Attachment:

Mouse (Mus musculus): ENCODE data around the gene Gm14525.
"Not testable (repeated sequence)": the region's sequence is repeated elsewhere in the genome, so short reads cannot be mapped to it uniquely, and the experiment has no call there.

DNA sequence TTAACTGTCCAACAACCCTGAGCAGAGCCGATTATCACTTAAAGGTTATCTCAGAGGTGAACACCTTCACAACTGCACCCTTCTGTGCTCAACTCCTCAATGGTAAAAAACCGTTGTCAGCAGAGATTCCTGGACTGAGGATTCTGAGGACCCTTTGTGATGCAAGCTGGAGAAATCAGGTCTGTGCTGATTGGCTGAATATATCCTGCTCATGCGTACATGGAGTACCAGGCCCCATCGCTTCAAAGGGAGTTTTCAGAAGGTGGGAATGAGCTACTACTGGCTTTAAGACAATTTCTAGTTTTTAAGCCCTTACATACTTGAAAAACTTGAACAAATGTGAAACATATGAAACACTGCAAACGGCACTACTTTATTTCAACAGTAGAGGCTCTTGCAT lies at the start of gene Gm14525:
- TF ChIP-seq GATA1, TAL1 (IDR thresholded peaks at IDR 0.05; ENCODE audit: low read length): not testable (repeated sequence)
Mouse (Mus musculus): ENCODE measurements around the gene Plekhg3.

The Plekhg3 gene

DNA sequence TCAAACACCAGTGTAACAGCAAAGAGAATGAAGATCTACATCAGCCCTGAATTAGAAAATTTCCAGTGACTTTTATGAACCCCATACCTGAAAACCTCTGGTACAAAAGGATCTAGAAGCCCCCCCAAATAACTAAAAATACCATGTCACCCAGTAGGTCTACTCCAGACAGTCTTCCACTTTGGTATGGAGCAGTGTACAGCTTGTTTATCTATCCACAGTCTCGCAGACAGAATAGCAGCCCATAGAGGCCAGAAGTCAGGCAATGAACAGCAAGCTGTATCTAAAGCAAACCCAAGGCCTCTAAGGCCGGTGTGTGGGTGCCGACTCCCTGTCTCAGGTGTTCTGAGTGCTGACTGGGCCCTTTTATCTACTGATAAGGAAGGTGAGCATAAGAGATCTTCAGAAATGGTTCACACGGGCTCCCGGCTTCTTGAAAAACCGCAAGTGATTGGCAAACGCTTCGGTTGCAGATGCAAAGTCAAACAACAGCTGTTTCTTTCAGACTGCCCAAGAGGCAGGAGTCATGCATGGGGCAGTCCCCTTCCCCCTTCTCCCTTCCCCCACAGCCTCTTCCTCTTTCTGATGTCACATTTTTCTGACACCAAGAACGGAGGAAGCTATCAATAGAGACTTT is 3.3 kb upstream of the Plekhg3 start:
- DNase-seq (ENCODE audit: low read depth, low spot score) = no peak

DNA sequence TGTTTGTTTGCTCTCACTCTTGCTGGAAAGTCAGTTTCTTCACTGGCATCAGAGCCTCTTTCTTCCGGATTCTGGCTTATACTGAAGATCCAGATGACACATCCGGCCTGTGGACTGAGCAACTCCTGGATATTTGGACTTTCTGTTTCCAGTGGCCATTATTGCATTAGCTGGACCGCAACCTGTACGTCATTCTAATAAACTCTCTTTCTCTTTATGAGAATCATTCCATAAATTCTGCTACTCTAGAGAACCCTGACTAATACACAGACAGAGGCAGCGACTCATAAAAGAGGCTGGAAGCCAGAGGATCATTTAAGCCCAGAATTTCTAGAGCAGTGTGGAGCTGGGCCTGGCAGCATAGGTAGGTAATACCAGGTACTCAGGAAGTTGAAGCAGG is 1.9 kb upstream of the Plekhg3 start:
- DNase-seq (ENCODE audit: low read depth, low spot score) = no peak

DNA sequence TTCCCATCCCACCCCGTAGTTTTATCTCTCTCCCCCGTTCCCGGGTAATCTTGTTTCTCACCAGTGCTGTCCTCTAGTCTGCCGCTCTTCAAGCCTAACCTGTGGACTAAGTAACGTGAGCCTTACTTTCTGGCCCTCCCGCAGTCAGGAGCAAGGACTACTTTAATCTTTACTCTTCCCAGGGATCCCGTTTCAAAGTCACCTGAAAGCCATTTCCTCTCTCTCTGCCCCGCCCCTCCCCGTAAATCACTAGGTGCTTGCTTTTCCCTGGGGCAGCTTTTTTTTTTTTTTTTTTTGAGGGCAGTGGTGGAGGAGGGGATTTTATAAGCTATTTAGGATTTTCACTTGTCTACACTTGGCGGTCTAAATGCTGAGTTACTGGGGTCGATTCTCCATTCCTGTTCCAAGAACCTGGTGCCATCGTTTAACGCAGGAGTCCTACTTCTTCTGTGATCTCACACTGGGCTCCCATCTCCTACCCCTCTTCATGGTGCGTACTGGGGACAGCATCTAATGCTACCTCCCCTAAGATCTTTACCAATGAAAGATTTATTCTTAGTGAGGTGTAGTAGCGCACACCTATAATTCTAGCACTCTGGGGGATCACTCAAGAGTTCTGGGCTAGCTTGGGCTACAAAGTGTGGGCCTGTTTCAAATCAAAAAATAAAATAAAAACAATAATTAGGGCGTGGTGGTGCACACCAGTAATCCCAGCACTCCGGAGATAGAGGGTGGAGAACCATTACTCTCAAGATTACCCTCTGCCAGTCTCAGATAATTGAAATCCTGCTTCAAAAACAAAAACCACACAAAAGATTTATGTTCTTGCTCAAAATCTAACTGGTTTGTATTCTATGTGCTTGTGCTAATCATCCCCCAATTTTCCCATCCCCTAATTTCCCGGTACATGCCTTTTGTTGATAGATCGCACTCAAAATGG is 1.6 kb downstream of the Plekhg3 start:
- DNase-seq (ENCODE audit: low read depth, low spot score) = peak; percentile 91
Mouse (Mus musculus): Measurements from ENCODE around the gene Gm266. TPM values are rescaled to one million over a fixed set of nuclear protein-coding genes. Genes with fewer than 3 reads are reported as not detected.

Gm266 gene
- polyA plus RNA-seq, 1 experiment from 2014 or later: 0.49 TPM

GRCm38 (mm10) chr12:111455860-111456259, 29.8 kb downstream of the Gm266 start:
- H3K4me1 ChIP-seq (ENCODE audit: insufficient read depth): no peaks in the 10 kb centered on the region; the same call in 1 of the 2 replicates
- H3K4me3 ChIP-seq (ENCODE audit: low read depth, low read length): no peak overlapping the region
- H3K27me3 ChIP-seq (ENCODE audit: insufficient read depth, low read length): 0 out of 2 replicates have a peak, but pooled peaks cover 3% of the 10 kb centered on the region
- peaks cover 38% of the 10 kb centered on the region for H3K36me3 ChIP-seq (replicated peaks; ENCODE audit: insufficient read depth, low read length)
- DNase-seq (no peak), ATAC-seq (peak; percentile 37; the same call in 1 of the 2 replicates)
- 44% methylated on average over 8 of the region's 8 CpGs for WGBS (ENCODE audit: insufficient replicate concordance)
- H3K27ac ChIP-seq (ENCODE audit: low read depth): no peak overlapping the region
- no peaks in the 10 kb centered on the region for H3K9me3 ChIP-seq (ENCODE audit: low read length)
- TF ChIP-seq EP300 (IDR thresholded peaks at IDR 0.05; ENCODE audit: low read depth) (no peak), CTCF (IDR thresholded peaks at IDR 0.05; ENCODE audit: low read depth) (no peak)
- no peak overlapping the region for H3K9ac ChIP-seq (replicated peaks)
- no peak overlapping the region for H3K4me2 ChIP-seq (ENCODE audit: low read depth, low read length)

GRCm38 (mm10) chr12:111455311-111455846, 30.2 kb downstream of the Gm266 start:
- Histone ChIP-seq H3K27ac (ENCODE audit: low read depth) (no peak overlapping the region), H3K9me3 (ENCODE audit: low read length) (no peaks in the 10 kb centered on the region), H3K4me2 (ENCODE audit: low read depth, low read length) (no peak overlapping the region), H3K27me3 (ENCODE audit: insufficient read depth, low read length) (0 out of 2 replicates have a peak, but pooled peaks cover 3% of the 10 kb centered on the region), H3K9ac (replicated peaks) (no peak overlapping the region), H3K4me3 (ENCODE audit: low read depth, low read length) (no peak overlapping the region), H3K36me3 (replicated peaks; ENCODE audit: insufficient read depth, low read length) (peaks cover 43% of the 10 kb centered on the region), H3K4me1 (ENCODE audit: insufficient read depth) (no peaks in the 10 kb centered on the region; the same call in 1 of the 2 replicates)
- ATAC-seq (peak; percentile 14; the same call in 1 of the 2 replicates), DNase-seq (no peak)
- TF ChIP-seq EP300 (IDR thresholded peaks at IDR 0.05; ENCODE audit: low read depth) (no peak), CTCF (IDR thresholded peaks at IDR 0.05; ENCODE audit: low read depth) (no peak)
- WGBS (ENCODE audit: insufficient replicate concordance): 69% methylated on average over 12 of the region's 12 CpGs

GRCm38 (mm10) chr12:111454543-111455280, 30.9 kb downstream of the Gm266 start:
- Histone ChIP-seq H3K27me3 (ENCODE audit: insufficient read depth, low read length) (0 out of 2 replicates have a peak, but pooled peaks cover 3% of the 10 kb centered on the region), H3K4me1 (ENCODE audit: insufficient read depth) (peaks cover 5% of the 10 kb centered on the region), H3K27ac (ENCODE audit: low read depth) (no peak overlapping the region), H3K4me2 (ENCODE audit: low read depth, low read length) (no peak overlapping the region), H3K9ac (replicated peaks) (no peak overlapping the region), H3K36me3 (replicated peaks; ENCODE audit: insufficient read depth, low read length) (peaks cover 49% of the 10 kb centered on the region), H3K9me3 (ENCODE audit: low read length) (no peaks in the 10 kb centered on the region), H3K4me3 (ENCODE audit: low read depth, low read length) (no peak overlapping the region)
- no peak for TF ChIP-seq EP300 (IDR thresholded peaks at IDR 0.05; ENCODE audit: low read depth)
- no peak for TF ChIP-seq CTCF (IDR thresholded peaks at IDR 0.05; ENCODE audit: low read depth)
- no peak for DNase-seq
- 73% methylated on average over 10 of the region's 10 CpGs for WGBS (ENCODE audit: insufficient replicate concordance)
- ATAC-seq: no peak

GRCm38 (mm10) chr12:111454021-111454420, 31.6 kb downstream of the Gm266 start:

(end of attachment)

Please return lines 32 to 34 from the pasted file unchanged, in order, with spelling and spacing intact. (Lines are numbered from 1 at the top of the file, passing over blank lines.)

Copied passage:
- WGBS (ENCODE audit: insufficient replicate concordance): 69% methylated on average over 12 of the region's 12 CpGs

GRCm38 (mm10) chr12:111454543-111455280, 30.9 kb downstream of the Gm266 start:
- Histone ChIP-seq H3K27me3 (ENCODE audit: insufficient read depth, low read length) (0 out of 2 replicates have a peak, but pooled peaks cover 3% of the 10 kb centered on the region), H3K4me1 (ENCODE audit: insufficient read depth) (peaks cover 5% of the 10 kb centered on the region), H3K27ac (ENCODE audit: low read depth) (no peak overlapping the region), H3K4me2 (ENCODE audit: low read depth, low read length) (no peak overlapping the region), H3K9ac (replicated peaks) (no peak overlapping the region), H3K36me3 (replicated peaks; ENCODE audit: insufficient read depth, low read length) (peaks cover 49% of the 10 kb centered on the region), H3K9me3 (ENCODE audit: low read length) (no peaks in the 10 kb centered on the region), H3K4me3 (ENCODE audit: low read depth, low read length) (no peak overlapping the region)